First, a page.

In early January, the Los Angeles Lakers went through an almost unthinkable wave of injuries. Within a two-game span, the team's entire big man rotation crumbled with a laundry list of various maladies; Dwight Howard with a torn labrum in his right shoulder, Pau Gasol with a brutal concussion after an errant JaVale McGee elbow and reserve Jordan Hill with a torn labrum in his left hip. At the time, it was frankly implausible that this could happen all at once. The Lakers had already been snake bitten all season long, with Steve Nash, Steve Blake and Gasol missing huge chunks of games with various injuries. The thought of one star going down was devastating enough--but a coach's entire front court getting hurt? All in a 48-hour period? Ridiculous.
And then it happened again.
During Game 2 in the opening round of the playoffs against the San Antonio Spurs, Mike D'Antoni's back court rotation cratered with various physical problems. In addition to Kobe Bryant (ruptured left Achilles tendon) and Jodie Meeks (sprained left ankle) being on the shelf in the past week, Steve Blake strained his hamstring, while Steve Nash aggravated an already painful nerve irritation affecting his back, hip and hamstring. Blake has already been ruled out for tonight's game, while Nash and Meeks are listed as doubtful. It appears that much like that fateful 48 hour period in early January, what remains of an already fragile Lakers guards corps has gone down in 3 short days.
The odds of this happening once, let alone twice is of course, astronomical. With the exception of Antawn Jamison (who has been playing through a painful tear in his right wrist) and Earl Clark (who only began to play during the aforementioned January apocalypse on any man 6'11" and above), every single Lakers rotation player has missed time with injury, almost all of them serious health concerns. To punch the point home, let's go to the tape:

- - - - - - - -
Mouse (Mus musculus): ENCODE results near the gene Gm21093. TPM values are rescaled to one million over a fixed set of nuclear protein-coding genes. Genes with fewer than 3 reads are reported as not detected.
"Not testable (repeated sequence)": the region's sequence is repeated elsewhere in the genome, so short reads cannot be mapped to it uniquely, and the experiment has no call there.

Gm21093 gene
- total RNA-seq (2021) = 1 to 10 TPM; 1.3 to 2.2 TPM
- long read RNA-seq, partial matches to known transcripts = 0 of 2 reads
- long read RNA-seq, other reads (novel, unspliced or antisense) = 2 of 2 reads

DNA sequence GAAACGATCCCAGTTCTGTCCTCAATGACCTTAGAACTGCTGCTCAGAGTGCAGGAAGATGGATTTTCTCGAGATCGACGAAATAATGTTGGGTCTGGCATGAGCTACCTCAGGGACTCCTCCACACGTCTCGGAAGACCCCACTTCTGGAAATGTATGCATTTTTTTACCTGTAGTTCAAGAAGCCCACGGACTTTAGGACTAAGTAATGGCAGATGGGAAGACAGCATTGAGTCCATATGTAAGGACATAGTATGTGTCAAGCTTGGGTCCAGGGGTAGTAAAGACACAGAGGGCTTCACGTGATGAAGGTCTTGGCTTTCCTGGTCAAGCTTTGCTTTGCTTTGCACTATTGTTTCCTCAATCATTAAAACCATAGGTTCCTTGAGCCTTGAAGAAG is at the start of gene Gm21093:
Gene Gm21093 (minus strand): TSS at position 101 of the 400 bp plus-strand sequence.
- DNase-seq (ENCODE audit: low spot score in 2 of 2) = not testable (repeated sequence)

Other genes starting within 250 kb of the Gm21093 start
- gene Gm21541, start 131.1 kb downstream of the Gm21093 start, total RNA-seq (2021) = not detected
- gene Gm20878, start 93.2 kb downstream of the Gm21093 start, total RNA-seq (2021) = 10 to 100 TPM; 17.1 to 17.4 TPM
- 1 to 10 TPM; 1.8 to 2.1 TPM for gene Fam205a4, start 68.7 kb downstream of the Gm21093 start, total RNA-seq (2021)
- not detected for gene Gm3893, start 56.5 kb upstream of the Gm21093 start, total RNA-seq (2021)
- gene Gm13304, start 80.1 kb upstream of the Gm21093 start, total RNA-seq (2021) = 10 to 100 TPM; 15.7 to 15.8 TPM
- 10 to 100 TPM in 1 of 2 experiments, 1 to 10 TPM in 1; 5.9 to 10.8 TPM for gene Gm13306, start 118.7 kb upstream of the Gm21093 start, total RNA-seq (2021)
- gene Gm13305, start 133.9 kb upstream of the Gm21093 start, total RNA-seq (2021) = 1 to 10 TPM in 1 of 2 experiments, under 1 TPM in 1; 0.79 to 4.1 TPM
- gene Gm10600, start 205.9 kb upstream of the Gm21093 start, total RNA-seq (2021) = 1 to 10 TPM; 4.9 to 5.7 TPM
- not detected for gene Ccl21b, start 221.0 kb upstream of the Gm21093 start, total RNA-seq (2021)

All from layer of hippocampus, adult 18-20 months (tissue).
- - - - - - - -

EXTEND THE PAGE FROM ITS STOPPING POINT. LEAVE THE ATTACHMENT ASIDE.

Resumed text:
Steve Nash: Missed 32 games (Hip/back/hamstring: 8 games, fractured right fibula: 24 games)
Steve Blake: Missed 37 games (Torn abdominal muscle: 37 games, strained right hamstring: 0 games, but out for tonight's game)
Pau Gasol: Missed 33 games (Tendinitis both knees: 8 games, concussion: 5 games, right plantar fascia tear: 20 games)
Jordan Hill: Missed 53 games (Torn labrum/damaged cartilage left hip: 53 games)
Dwight Howard: Missed 6 games (Torn labrum right shoulder: 6 games)
Metta World Peace: Missed 6 games (Right torn meniscus: 6 games)
Kobe Bryant: Missed 6 games (Left ankle sprain: 2 games, ruptured left Achilles tendon: 4 games)
Jodie Meeks: Missed 0 games (Left ankle sprain: 0 games, but expected to miss tonight's contest)
That is a combined 171 games, and according to Lakers reporter Mike Trudell, 81 games for the starters. Even this docket doesn't cover the injuries in its entirety: Dwight Howard has played through recovery from back surgery, Gasol competed with knee tendinitis for weeks in first couple of months and Jamison has gutted through a wrist injury that will need offseason surgery. The vaunted Bryant-Howard-Gasol-Nash-World Peace core has started together roughly half the number of games (19) than they have combined All-Star appearances (35). In those games, the Lakers went 6-13, an unimaginable record considering the type of talent on the court, but completely understandable with the surrounding circumstances. Head trainer Gary Vitti has said that he's never seen anything injury situation like this before, with so many key players going down with such serious issues.
Every single facet of LA's attack has been affected by these injuries, whether it be their offense (Nash, Kobe, Pau), defense (Howard, Hill, MWP), bench production (Hill, Blake), rebounding (Howard, Hill, Pau) or passing (Nash, Pau). For those keeping track at home, that list comprises every motion the sport of basketball.This isn't to say that it's just a question of age--Hill (25), Meeks (25) and Howard (27) have missed just as much time as Nash (39), Bryant (34), Gasol (32), World Peace (33) and Blake (32). Yes, the Lakers front office had to know the risks in trading for Dwight fresh off of back surgery, a nearly 40 year-old Nash and keeping Bryant and Gasol with so many playoff minutes wearing on their joints. But many of these injuries were completely random occurrences (Nash's broken leg, Meeks' ankle, Kobe's Achilles tendon, Howard's shoulder), while yes, others were consequences of wear and tear (Nash's hip/hamstring, Blake's hamstring, MWP's knee). Still, I would argue that the Lakers have been less vulnerable to the ravages of age that has affected the New York Knicks, whose 37 years+ club of Jason Kidd, Rasheed Wallace, Kurt Thomas and Marcus Camby have all missed massive amounts of time with "old man injuries".